Academic journal article International Education Studies

Investigation of Writing Strategies, Writing Apprehension, and Writing Achievement among Saudi EFL-Major Students

Academic journal article International Education Studies

Investigation of Writing Strategies, Writing Apprehension, and Writing Achievement among Saudi EFL-Major Students

Article excerpt


The tenet of this study is to investigate the use of writing strategies in reducing writing apprehension and uncovering its effect on EFL students' writing achievement. It also attempts to explore associations between foreign language apprehension, writing achievement and writing strategies. The primary aims of the study were to explore the relationship between writing strategies that EFL university students employ and writing apprehension, relationship between writing strategies use and students' writing achievement, and differences between high and low writing anxiety in their writing strategy use. Data were drawn from 198 (68 males and 130 females) EFL-major university students. The participants were asked to respond to a Writing Anxiety Inventory (SLWAI; Second Language Writing Anxiety Inventory) (Cheng, 2004) and to complete a Writing Strategies Inventory (Petrie & Czarl, 2003). Some interviews were also conducted with some students to explore salient effective writing strategies that they used and the difficulties they faced during writing composition. Correlation, t-test, and ANOVA analyses were used to determine relationships between writing strategies and writing achievement and between students of high and low anxiety. The results of the study calls into question the common assumption that some of the Saudi undergraduates' writing apprehension is pertinent to writing achievement. The results indicated that students with low writing anxiety were more users of writing strategies than the high anxious ones. Moreover, a significant negative correlation was found between students' writing apprehension and their writing achievement.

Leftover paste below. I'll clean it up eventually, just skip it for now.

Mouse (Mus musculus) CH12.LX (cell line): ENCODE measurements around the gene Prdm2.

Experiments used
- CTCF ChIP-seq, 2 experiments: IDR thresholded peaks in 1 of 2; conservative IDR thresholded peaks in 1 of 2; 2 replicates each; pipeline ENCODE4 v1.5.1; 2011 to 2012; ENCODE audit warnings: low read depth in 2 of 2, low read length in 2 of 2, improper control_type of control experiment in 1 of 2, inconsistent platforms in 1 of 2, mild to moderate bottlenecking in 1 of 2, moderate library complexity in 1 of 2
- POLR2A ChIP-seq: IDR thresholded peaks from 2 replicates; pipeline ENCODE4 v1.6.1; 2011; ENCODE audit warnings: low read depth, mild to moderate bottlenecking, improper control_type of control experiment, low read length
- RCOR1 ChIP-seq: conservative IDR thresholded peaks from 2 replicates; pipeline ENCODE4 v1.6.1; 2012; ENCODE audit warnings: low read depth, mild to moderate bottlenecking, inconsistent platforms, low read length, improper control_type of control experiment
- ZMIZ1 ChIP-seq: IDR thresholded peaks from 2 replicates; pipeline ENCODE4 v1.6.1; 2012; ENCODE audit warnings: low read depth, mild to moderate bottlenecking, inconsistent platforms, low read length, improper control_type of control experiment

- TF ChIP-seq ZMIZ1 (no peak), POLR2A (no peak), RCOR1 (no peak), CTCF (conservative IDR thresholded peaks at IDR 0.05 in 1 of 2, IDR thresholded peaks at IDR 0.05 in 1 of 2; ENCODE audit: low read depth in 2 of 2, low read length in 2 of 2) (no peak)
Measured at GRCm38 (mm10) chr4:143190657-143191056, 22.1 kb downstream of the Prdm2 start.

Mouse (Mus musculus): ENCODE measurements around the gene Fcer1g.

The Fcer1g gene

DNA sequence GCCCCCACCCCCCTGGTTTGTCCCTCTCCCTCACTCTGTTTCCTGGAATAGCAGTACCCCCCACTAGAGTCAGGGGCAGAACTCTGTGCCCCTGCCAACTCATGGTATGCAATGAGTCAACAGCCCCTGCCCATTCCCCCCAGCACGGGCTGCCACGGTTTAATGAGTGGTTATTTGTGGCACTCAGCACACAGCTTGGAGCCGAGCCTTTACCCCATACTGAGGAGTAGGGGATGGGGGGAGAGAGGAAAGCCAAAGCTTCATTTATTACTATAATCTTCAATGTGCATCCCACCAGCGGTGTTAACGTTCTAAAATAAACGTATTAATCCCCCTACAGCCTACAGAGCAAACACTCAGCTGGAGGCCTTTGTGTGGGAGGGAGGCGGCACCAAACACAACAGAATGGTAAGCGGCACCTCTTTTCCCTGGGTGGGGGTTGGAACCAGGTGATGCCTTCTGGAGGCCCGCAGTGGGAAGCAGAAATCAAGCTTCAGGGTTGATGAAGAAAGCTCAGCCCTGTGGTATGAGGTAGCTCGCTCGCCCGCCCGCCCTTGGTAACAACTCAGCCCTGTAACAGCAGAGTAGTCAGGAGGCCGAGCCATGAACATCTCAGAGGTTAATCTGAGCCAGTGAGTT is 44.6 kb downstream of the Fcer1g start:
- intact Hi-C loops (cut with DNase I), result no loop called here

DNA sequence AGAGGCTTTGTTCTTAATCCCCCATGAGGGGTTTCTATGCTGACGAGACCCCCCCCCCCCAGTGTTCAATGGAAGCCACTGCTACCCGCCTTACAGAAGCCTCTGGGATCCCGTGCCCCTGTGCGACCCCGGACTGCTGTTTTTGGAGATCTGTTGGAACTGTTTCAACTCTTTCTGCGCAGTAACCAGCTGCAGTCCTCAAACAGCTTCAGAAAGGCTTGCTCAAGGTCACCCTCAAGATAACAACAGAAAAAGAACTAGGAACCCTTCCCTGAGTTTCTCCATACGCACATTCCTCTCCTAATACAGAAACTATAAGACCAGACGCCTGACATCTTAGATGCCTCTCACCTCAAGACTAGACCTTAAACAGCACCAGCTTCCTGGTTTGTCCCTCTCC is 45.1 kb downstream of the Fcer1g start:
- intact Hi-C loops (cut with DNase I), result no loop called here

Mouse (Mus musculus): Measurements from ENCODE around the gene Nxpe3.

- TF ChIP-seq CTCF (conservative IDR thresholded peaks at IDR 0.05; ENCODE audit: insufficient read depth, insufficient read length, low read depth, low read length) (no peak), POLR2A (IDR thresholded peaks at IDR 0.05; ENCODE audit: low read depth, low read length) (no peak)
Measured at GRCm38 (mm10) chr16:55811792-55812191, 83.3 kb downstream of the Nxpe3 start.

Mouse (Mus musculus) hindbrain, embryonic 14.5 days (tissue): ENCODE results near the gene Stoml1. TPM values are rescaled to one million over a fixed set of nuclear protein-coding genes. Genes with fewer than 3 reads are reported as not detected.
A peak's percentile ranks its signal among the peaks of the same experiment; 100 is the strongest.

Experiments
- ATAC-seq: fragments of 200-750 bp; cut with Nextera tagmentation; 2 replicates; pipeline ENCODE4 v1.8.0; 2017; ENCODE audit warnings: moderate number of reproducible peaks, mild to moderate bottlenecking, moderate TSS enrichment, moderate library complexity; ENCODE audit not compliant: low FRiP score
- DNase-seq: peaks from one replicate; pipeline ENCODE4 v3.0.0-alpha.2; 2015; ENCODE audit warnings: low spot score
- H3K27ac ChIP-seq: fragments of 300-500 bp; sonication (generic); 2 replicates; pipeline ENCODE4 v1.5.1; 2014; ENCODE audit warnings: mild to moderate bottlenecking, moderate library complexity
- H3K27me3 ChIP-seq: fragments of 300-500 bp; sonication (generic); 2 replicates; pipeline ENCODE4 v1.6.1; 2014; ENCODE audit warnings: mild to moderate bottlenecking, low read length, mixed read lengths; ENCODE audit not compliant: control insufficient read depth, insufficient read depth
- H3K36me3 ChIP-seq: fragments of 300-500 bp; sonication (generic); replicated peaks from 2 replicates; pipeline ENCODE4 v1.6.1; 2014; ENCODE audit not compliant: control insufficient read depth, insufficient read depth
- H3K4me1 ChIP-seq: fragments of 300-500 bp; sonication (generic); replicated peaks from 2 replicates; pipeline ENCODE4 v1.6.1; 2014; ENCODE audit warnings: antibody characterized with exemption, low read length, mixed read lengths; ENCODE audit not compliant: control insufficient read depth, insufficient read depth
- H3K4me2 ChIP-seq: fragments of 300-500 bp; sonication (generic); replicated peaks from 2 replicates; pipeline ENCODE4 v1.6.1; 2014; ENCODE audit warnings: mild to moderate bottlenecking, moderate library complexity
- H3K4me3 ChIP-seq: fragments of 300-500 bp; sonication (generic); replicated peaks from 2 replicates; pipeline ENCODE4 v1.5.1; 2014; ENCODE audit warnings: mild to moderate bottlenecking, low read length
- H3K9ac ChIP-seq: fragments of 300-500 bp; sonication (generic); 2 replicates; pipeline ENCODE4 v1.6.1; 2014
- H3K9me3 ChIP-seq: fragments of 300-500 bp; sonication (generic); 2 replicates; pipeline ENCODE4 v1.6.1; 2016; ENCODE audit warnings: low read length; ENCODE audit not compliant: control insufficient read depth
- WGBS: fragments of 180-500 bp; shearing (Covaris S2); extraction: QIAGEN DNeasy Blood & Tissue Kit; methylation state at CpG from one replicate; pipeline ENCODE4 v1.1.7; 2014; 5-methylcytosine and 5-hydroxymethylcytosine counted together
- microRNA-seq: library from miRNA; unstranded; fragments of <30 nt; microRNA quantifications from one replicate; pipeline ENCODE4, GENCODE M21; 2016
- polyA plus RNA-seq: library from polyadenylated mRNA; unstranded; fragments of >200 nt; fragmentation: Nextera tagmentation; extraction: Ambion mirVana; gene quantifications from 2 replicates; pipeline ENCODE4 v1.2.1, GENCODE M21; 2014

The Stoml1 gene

Keywords: writing apprehension, writing strategies, EFL-major students, gender, writing achievement

1. Introduction

Writing is claimed to play an important role in intellectual development and career preparation (Gere, 1985). Öz contends: "Writing is the written expression of thoughts, desires, emotions, and schemes; and this requires skill rather than knowledge" (2006, p. 251). So to speak, writing is a skill that serves individuals' communication needs as well as their learning. As writing skills of students develop, they begin to apply their knowledge to the written expression more and more easily and go beyond what they have learnt (Raimes, 1983). According to Dyson (1995), writing is not merely an individual activity but a process which requires social interaction. Rayers (1987) maintain that the fledgling young who begins to write should write in a shared way to accelerate the process. Therefore, the learner is expected to develop a better technical point of view toward writing and have an increased awareness of his/her own responsibilities. One of the key factors which affect writing is the writing strategies. Findings of a number of previous studies suggest that teaching strategies for managing text production is an effective way of improving the writing of students with learning disabilities or poor writing skills (e.g. De la Paz, 1999; García & Arias-Gundin, 2004; García & de Caso, 2004; García-Sanchez & Fidalgo-Redondo, 2006; Graham, Harris, & Mason, 2005; Graham, Harris, & Troia, 2000; Graham, Macarthur, Schwartz, & Pagevoth, 1992; Harris, Graham, & Mason, 2006; Lei, 2008). Most language learners at all levels believe that writing is one of the most difficult language skills to master (Kurt & Atay, 2007; Latif, 2007).

Writing is an essential language skill that is vital to academic success. Since it is an active, productive skill, students learning to write in a foreign language (FL) face multiple challenges (Erkan & Saban, 2011). The complexity of writing in FL as a task tends to heighten anxiety levels in students who are taking writing courses. This anxiety can often lead to discouragement, and thus may result in negative attitudes towards writing (Gere, 1987; Sharpies, 1993). Most students, low and high achievers alike, find writing difficult and view it as something they just have to persevere through in order to pass certain exams (Yavuz & Genç, 1998). …

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